Most common batteries have a type number (UK) & this generally decides the physical size & the pole type/configuration but not the current rating as type numbers are available in several capacities eg 44A to around 70A.
The more modern numbering system is the ETN system.
In which the 1st three digits are the current rating (-500) then the configuration & physical size (type number 063) & the last three are cold cranking (X100) so in this example the battery specs are: 80A - type063 - 390A cold cranking.
- Voltage - 12V
- Capacity - 55Ah
- CCA(EN) - 540A / 390A / 450A (but not important)
- Dimensions(mm): 242 x 175 x 175
Please add Info
Like many things in life, the term “maintenance-free” is only partially true. Lead-acid batteries normally consume some of the water in their dilute sulphuric acid electrolyte during a normal charge-discharge cycle. It actually electrolyzes into hydrogen and oxygen and escapes as gas. So adding water periodically is necessary to keep the plates flooded. Maintenance-free batteries use a calcium alloy of lead instead of an antimony alloy, which reduces the amount of electrolysis. In addition, the amount of free-standing electrolyte above the plates is designed to be much higher in a new maintenance-free battery. This means that there’s enough electrolyte to keep the plates covered even after a few seasons of normal use. So, during the battery’s normal service life there should be no need to add water. Any abnormal electrical system condition or high ambient temperatures may boil off more than the normal amount of water, however. Adding water may extend the service life of these supposedly maintenance-free batteries, although one should be careful not to over dilute the electrolyte level.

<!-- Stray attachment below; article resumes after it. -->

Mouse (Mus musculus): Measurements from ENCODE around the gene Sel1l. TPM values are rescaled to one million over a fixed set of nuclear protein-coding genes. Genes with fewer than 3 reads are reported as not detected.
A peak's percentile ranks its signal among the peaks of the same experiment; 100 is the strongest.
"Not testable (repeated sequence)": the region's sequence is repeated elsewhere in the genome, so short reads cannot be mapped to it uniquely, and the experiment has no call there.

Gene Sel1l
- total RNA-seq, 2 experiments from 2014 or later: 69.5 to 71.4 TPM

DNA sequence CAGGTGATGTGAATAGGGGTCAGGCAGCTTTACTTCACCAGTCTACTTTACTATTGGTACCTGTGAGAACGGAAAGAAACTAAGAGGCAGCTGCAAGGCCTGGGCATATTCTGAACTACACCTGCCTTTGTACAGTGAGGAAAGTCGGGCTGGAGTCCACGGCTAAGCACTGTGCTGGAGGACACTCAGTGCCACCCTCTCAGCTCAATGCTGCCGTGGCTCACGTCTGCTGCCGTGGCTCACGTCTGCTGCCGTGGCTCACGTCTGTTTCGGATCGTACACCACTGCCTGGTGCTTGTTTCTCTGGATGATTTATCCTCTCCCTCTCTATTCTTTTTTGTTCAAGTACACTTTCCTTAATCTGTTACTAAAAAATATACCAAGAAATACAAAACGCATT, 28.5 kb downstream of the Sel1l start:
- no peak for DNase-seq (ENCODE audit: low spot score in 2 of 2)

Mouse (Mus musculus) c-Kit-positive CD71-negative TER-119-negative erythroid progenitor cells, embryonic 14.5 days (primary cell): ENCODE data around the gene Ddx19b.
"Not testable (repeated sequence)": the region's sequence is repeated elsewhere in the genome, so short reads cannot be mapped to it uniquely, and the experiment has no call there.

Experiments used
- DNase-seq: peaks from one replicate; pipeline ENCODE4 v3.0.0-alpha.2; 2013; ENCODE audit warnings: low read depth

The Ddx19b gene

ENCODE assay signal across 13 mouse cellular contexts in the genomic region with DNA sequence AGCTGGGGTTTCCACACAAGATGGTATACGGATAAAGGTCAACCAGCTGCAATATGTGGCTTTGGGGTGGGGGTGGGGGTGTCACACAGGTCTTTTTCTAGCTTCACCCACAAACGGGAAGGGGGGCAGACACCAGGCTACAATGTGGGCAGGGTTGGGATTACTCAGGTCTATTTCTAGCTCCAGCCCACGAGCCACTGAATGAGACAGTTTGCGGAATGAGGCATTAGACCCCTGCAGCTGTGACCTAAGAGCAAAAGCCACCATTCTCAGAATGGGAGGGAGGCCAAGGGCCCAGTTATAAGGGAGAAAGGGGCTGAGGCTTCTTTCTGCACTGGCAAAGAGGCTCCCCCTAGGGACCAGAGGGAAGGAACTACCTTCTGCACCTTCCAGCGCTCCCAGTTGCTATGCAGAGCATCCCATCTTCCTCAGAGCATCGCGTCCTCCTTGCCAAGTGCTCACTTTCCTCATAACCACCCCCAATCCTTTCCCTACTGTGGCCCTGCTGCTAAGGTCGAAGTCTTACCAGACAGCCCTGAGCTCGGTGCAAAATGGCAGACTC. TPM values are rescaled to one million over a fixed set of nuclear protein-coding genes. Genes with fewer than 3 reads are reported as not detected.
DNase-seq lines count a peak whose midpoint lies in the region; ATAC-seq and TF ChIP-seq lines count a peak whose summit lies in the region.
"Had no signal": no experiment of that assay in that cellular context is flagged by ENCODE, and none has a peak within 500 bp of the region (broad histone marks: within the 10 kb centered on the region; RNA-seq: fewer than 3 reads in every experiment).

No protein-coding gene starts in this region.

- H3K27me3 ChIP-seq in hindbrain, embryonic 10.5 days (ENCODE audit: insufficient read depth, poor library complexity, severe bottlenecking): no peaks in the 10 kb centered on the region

The extended use of battery chargers or conditioners may also cause the electrolyte levels in the cells to be reduced. Indeed, some battery conditioners that are marketed as being suitable for permanent connection are not suited for this - they can also reduce the electrolyte level over time. This is because they deliver a constant, albeit very low, current to the battery which drains the cells dry of electrolyte.